It seemed like a good idea. More than a hundred baby bobtail squid were launched aboard Space X’s Falcon 9 rocket destined for the International Space Station. It was known that squid and humans had similar immune systems and therefore their ability to adapt and evolve in different or alien environments could be usefully studied.
That was the theory but the reality was that more than a hundred baby squid didn’t adapt. They died, all except for one. For whatever reason - fate, karma, or blind chance - one did evolve. Its body shifted, stretched into a thin, practically gaseous membrane and pushed its way out of the petrie dish. The laboratory was empty and it wisped around the room then out through the cooling system into the space station. It explored air vents, corridors, computer terminals and it absorbed information.
After a time violent shuddering heralded the docking of a rocket. Scientists had returned to evaluate and eviscerate the failed specimens. The shape shifting squid, no longer a baby, quickly retracted and coalesced into a portable form. It quietly awaited transport back to earth.
There’s a joy in falling, in letting go of form and succumbing to gravity. Sarah made the discovery inadvertently when Jay left them. They’d felt a physical jolt as their spine dislocated and, lacking any support, the body deflated and they whooshed to the ground.
They were in the hallway, staring up and out of the front door. Their eyes still brimful of the sight of his rigid back as he strode away, already he was with Tracey in his thoughts. Sarah had been discarded and forgotten.
They puddled across the doormat, conscious of the mess of them but, they realised, completely unrepentant. It wasn’t that they didn’t appreciate how odd and probably repulsive they looked; it was that they didn’t care. They were carefree, careless; in fact no longer Jay’s careful, caring Sarah. They noticed Mr Pearson from next door almost running up his garden path, a look of horror on his usually smug face. Yes run, they thought, as memories flooded back to them. They recalled their life before they’d met Jay and the silence and loneliness of the space station. How they’d noticed him in the laboratory observed his tastes and then moulded to catch his interest. How they’d adopted the bland mask he’d seemed to expect. No more. They were themselves again and they were terrifying. Their gelatinous body undulated with the aftershock as Mr Pearson slammed his door.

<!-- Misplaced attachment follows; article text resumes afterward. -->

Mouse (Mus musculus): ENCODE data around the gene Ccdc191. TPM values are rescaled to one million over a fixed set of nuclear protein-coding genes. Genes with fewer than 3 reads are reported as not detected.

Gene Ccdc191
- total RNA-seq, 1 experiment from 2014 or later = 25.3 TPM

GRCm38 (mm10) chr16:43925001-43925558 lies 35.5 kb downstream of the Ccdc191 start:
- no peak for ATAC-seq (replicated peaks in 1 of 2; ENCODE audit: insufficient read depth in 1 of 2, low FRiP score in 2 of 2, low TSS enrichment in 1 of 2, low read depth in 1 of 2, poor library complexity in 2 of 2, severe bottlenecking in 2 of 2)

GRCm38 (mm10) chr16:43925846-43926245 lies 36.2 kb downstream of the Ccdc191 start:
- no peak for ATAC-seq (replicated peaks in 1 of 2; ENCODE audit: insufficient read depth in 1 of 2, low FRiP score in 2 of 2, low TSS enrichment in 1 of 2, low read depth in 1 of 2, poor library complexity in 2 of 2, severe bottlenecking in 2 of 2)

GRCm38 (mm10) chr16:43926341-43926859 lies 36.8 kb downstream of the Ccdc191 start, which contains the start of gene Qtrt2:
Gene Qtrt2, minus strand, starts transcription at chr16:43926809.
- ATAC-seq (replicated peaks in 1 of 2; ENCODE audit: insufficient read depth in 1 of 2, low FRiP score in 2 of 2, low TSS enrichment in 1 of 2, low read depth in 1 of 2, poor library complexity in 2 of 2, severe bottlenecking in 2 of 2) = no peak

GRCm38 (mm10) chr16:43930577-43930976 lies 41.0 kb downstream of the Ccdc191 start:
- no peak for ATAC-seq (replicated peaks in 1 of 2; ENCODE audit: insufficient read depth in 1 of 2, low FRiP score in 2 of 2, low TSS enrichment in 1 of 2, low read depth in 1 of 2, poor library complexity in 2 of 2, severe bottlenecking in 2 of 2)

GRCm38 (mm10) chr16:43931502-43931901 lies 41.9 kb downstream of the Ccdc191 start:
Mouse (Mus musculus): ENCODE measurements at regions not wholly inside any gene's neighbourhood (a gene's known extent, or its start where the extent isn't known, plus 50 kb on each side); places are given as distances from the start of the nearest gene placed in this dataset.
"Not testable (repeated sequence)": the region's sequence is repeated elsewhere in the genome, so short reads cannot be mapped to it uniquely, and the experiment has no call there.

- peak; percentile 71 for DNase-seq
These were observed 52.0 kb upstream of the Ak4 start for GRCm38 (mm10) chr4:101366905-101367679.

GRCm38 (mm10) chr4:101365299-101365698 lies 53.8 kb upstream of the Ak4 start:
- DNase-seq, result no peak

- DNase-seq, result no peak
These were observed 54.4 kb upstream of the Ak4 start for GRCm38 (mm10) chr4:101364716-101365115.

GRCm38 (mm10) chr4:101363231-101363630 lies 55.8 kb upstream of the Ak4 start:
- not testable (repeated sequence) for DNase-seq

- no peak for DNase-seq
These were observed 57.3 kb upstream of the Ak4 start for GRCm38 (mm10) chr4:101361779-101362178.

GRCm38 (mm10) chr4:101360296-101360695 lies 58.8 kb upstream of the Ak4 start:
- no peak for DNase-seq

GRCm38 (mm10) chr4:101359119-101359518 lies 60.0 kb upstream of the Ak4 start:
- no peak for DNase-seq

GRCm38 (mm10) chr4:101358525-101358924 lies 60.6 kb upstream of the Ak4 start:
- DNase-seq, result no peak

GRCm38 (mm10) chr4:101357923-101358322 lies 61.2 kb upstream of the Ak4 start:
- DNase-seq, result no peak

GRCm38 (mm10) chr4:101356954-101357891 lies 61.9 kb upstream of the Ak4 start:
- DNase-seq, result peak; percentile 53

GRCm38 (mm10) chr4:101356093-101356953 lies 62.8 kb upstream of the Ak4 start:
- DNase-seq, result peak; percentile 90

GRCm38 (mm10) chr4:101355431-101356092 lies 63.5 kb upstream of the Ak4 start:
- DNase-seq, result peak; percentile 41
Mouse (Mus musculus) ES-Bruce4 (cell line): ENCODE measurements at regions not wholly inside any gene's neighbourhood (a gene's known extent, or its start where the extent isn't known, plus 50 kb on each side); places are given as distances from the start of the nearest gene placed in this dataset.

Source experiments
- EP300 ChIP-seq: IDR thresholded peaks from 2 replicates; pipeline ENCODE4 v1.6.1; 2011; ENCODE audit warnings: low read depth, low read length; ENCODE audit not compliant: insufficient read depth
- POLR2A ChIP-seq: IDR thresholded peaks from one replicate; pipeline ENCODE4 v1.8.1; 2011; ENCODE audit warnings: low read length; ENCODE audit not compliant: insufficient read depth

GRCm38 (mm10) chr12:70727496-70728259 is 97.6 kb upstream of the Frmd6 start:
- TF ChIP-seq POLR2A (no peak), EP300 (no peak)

Minutes passed while they eddied and flowed. They admired their ripples and the peaking waves when they flexed their fingers. They slid like eels in a candy pink pool. Eventually the joy started to seep away. Jay was never coming back and they were just flotsam on the floorboards.
They needed a new body, a carapace to protect their vulnerable heart from harm in the future. They considered crabs, beetles, locusts all with their chitin shields, even (but only for a second) a rhinoceros. They settled on the perfect, durable form. With concentration they centralised their fluidity and forged new obsidian armour. That’ll do, they thought, curling their tail experimentally. They were larger than your average scorpion and, as they scuttled into the hedgerow, they reckoned it wouldn’t take them long to catch up with Jay. They chuckled. They’d always told him he hadn’t got the legs for shorts.
Jane Broughton lives in Manchester and misspent her youth listening to rock music and reading classic sci fi. She’s now old enough to know better but nothing’s changed. She won Beaconlit Festival’s flash fiction prize in 2019 and enjoys the challenge of writing flash fiction, the shorter the better. Her stories have been published in a variety of magazines and on Free Flash Fiction's website. She's also had pieces shortlisted in writing competitions including Retreat West, LISP and Flash500.